Democrats, what if I were to propose a "political" system that could accomplish the following:
- 1. drastically lower tuition costs
- 2. drastically lower medical care costs
- 3. eliminate foreign wars and foreign military bases
- 4. drastically reduce "defense" spending
- 5. end the drug war entirely
- 6. eliminate crony capitalism entirely
- 7. eliminate the accumulation of wealth by the top 1%
- 8. greatly increase the conservation of resources
- 9. and finally, bring a huge amount of manufacturing jobs back to the U.S.
Republicans, what if I was to propose a "political" system that could accomplish the following:
- 1. allow any private land owner to engage in energy exploration on his own land
- 2. eliminate the IRS and tax systems completely
- 3. create a massive expansion of small businesses and general entrepreneurship
- 4. drastically reduce the number of people receiving handouts
- 5. eliminate inflation entirely
- 6. eliminate the national debt entirely
- 7. create internationally competitive businesses
- 8. prevent the use of public funds from going toward abortions
- 9. do away with the use of public funds to promote anti-religious viewpoints
- 10. and finally, allow for complete consumer choice in education
Now ask yourself if the things you disagree with on either of those lists are worth giving up the things you do agree with. Indeed, such a system does exist. It's called voluntarism, although I prefer to call it anarchy.
In the absence of political coercion, total social and economic freedom creates incredible levels of material wealth and prosperity. This is a fact that has been proven over and over again throughout history. It's easy to see that the worst human conditions are always precipitated by violence, generally either by religious sects or state actors. The bottom line being that those who seek to impose their worldview onto others through the use of violence/coercion create a worse state of being for everyone involved, including themselves.
Just step back and view our society as a space alien might view it. If you've never run into human civilization before, what's the first thing to jump out at you? The entire planet is covered with these entirely arbitrary violent ruling classes of humans who call themselves states. They draw imaginary lines on land, and then rob the people who happen to be living in the territories that they control. And they do it all while claiming its for their citizens own good! I'd wager any intergalactic space-faring race would be mortified.
It takes an incredible lack of empathy to believe that the use of coercion against people who have harmed no one, people who have threatened no one, people who have damaged no property and people who have stolen no property can lead to superior states of being. From my perspective, America has some real problems with materialism, morality and vainglory. What I find humorous about this, is that everyone thinks its the other side that has the "problems."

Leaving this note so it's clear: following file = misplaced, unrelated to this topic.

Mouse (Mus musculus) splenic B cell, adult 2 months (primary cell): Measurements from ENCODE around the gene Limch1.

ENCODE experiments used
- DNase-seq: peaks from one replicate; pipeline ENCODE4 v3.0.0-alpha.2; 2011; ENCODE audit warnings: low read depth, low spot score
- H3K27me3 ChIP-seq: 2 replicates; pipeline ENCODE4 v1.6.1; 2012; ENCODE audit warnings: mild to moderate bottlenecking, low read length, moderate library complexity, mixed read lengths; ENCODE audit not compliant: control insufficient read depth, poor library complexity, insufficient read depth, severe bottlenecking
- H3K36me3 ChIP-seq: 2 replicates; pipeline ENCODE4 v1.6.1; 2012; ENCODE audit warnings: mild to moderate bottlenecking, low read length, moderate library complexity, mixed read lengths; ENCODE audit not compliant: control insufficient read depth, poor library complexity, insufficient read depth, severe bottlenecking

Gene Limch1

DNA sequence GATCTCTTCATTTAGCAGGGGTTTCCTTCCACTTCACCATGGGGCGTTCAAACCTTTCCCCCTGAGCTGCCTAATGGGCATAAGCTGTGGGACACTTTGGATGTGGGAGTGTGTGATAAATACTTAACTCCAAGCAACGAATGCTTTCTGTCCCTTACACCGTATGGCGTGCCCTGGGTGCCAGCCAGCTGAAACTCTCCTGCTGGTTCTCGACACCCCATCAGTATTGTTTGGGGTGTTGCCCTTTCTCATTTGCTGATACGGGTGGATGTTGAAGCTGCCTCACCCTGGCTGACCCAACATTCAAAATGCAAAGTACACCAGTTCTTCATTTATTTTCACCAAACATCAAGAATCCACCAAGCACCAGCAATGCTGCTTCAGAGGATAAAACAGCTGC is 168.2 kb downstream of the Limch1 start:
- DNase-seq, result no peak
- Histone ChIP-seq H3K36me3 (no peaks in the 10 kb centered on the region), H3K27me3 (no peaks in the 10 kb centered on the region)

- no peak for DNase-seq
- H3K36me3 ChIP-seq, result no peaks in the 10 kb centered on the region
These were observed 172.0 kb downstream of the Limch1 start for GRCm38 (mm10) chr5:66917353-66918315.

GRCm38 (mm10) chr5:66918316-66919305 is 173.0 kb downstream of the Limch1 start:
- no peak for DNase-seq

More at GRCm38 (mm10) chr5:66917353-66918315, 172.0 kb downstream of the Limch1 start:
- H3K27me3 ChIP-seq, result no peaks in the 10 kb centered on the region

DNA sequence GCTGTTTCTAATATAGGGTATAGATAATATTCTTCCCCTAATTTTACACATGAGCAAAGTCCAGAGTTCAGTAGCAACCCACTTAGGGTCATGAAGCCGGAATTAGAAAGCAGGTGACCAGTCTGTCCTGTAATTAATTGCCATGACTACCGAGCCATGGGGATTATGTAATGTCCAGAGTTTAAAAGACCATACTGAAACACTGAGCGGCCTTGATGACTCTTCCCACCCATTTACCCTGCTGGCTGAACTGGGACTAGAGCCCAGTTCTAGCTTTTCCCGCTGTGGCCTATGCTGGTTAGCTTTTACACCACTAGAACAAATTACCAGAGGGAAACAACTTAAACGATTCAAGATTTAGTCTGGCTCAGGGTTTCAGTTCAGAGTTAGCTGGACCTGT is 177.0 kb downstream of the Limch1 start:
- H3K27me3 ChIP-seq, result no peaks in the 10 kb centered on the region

People in our modern culture innately believe they are entitled to impose their moral view of the world on to everyone else around them. "I will MAKE you support health care for the elderly!"; "I will FORCE you to pay for a war against drug users!"; "I will IMPOSE my rules about how and where you can run your business!" Such thought patterns are typically described by psychologists as being sociopathic. The DSM-IV-TR definition of sociopathy fits these beliefs quite nicely, "...a pervasive pattern of disregard for, and violation of, the rights of others that begins in childhood or early adolescence and continues into adulthood."
I like Thomas Jefferson's definition of a right: "Of liberty I would say that, in the whole plenitude of its extent, it is unobstructed action according to our will. But rightful liberty is unobstructed action according to our will within limits drawn around us by the equal rights of others. I do not add 'within the limits of the law,' because law is often but the tyrant's will, and always so when it violates the right of an individual."
Jefferson saw "rights" as being freedoms of action. We have a "right" to do whatever we want, as long as whatever it is we are doing isn't hurting anyone else or damaging their property. This is the essence of voluntarism, and it is at the core of human prosperity.
Listen to RT's Lauren Lyster discuss voluntarism with The Daily Reckoning's Joel Bowman. The two talk about the lack of differences between the presidential candidates, and why voluntarism is gaining traction among the general public.